A Better Life – Part Five

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The Brook Farm Institute of Agriculture and Education (1841 – 1847)

This utopian commune was located in a 175 acre farm in West Roxbury, Massachusetts, and was the brain child of a former Unitarian minister, George Ripley, and his wife, Sarah. They were enamoured with Transcendentalism which held, inter alia, that people are at their best when they are truly self-reliant and independent. The underlying objective of the commune was to create a society where the intellectual and the manual worker could co-exist. Each member could choose to do whatever work suited them best and they would all be paid at the same rate, a dollar a day, even women, a radical concept at the time.

To finance the venture Brook Farm was established as a joint stock company. Shares were sold at $500 a time with the promise of 5% of the profits and a vote. Initially, there were 10 investors but over time this rose to 32. In all, there were some 70 or 80 members of the commune at its peak only those who could afford to buy shares were full members. The commune generated money by selling agricultural produce and handmade clothing but its real money-spinner was the school, run by Mrs Ripley.

Nathaniel Hawthorne was a fully paid up member but it seemed he never really signed up to the underlying principles of the movement, rather seeing it as an investment opportunity. He resigned from the farm on 17th October 1842, commenting, “even my Custom House experience was not such a thraldom and weariness; my mind and heart were freer…Thank God, my soul is not utterly buried under a dung-heap”. Nonetheless, the commune seemed to make some headway in realising the founders’ lofty ambitions, even though there was an imbalance between intellectuals and people who would roll their sleeves up.

The seeds of the commune’s demise were sown when it adopted some of the ideas of the French Socialist, Charles Fourier, who espoused a more communal approach to living. This caused a schism and some of the disillusioned members left. In 1844 the commune sunk all its available funds into constructing a large central building, known as the Phalanstery, big enough to accommodate 14 families and included a large assembly hall. This drain on available funds meant that a system of what were euphemistically called retrenchments aka cuts were introduced and meat, coffee, tea and butter were no longer served at the table. Members could have meat but they had to pay extra for it.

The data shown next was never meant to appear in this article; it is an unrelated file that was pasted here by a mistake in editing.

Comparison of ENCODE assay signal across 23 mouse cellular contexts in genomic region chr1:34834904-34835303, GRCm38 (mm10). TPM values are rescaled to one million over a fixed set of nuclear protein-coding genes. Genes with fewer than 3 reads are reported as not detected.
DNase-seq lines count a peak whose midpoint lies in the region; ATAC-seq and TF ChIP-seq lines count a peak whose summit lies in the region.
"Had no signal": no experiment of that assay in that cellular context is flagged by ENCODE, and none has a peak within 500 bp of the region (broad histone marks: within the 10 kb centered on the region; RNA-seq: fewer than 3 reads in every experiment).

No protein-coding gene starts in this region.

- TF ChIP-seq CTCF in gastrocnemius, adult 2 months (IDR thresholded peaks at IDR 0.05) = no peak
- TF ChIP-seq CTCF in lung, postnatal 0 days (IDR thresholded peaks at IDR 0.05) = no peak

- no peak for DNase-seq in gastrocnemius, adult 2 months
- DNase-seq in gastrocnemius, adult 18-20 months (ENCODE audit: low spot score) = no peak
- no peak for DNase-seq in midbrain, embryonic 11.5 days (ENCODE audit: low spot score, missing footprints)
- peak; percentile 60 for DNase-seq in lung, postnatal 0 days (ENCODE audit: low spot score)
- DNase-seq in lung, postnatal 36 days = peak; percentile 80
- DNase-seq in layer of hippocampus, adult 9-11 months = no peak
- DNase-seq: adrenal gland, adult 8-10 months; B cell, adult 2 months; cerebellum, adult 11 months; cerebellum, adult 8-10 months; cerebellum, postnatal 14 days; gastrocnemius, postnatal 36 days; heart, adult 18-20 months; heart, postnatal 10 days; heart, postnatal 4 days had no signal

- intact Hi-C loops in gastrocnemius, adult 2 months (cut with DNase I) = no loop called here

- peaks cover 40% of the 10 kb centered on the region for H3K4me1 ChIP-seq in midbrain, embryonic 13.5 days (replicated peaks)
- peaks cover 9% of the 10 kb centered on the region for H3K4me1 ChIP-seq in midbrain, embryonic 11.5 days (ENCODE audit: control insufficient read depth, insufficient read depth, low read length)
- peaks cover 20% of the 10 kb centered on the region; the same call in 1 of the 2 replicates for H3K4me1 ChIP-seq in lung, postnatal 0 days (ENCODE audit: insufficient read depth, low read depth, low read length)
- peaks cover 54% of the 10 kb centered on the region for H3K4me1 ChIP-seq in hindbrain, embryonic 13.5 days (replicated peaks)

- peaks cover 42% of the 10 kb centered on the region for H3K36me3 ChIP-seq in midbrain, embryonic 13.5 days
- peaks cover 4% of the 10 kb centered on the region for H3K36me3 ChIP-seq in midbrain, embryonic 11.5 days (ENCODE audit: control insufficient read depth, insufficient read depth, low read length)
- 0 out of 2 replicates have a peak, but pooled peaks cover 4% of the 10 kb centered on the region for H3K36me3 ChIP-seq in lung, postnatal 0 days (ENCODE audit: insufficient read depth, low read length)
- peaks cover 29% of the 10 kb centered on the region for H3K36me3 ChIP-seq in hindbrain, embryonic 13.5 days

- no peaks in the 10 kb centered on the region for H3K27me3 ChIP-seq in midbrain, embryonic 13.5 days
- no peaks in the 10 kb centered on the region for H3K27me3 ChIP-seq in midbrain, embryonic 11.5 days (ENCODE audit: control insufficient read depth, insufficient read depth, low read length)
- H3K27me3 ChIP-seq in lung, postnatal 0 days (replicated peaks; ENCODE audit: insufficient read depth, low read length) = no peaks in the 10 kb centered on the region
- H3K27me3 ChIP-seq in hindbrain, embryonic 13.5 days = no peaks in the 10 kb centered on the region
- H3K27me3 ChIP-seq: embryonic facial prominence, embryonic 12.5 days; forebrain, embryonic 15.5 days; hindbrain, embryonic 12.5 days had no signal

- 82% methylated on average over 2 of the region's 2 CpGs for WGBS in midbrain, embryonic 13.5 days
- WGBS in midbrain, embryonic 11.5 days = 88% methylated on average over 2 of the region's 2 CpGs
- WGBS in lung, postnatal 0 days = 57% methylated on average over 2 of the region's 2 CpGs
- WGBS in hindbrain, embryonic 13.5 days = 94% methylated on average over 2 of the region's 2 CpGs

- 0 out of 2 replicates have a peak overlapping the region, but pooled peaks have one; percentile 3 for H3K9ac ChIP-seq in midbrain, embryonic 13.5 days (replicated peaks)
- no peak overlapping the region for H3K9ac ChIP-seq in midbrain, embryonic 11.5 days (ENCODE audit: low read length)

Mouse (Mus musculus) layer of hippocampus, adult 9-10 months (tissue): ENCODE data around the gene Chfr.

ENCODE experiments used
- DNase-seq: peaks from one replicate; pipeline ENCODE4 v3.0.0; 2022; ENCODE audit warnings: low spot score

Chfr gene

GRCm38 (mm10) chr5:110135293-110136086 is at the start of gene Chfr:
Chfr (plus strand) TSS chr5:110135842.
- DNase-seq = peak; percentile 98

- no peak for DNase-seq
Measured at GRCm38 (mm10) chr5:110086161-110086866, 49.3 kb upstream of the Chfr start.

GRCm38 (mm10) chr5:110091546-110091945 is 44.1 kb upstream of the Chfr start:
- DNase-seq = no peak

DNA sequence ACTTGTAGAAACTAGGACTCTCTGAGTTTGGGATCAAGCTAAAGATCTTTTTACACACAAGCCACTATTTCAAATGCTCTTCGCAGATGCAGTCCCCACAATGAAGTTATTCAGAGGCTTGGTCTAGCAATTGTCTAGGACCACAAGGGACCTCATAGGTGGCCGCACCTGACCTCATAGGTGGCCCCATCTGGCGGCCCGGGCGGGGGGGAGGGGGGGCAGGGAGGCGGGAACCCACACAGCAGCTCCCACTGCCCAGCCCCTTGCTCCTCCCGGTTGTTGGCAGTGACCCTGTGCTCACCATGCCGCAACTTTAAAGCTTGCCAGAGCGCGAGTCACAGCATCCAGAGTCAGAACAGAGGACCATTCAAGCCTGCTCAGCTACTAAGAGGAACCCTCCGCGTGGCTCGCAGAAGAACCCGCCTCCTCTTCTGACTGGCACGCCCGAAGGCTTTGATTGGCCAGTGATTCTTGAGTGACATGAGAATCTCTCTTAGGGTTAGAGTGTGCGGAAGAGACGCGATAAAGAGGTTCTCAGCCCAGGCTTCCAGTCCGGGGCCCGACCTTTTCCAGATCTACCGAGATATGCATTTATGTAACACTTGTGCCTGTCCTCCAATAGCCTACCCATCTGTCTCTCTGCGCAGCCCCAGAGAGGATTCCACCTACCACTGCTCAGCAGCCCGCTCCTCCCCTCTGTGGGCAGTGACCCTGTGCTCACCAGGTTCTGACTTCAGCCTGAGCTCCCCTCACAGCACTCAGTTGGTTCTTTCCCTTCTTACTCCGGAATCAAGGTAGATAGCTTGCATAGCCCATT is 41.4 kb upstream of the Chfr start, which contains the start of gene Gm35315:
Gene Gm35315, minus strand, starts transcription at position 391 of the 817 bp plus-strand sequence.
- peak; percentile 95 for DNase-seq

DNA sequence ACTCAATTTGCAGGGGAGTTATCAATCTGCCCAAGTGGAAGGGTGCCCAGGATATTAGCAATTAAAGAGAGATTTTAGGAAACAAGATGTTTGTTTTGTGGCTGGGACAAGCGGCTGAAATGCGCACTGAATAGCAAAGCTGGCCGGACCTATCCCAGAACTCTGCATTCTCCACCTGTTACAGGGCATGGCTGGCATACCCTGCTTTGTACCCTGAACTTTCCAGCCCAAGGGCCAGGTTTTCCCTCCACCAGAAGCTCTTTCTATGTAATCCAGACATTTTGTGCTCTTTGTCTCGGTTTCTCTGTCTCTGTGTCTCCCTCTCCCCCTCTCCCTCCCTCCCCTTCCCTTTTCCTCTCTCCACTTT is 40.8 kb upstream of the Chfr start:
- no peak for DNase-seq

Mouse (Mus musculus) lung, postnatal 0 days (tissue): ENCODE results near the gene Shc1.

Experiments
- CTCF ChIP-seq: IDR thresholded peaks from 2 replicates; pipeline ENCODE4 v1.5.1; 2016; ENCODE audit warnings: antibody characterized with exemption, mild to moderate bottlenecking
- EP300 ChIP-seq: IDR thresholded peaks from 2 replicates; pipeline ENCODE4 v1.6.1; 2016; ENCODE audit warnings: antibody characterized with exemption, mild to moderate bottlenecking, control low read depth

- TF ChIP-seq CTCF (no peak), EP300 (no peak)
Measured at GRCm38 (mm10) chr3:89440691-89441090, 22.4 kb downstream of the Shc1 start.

In November 1845 smallpox broke out and although no one died, 26 Brook Farmers were infected. Ripley, meanwhile, was holding off the creditors, agreeing with suppliers and shareholders a write-off of $7,000. Further disaster struck on 3rd March 1846 when fire swept through the Phalanstery, completely destroying it. Naturally, it was uninsured and for Ripley this was pretty much the last straw. He moved out in May 1846 and others slowly followed suit. One described the slow disintegration as like apple petals slowly drifting to the ground. The whole experience was “dreamy and unreal”.

On its dissolution, Brook Farm had accumulated debts of $17,445. Ripley took it all personally, telling a friend, “I can now understand how a man would feel if he could attend his own funeral”. Fair play to him, though, he took a job at the New York Tribune and thirteen years later had paid off the debt.

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Nathaniel Hawthorne’s Blithedale Romance, published in 1852, is a novel set in a utopian community which shares some of the features of Brook Farm. The only thing standing on the site from the time of the commune is a rather splendid wooden print house.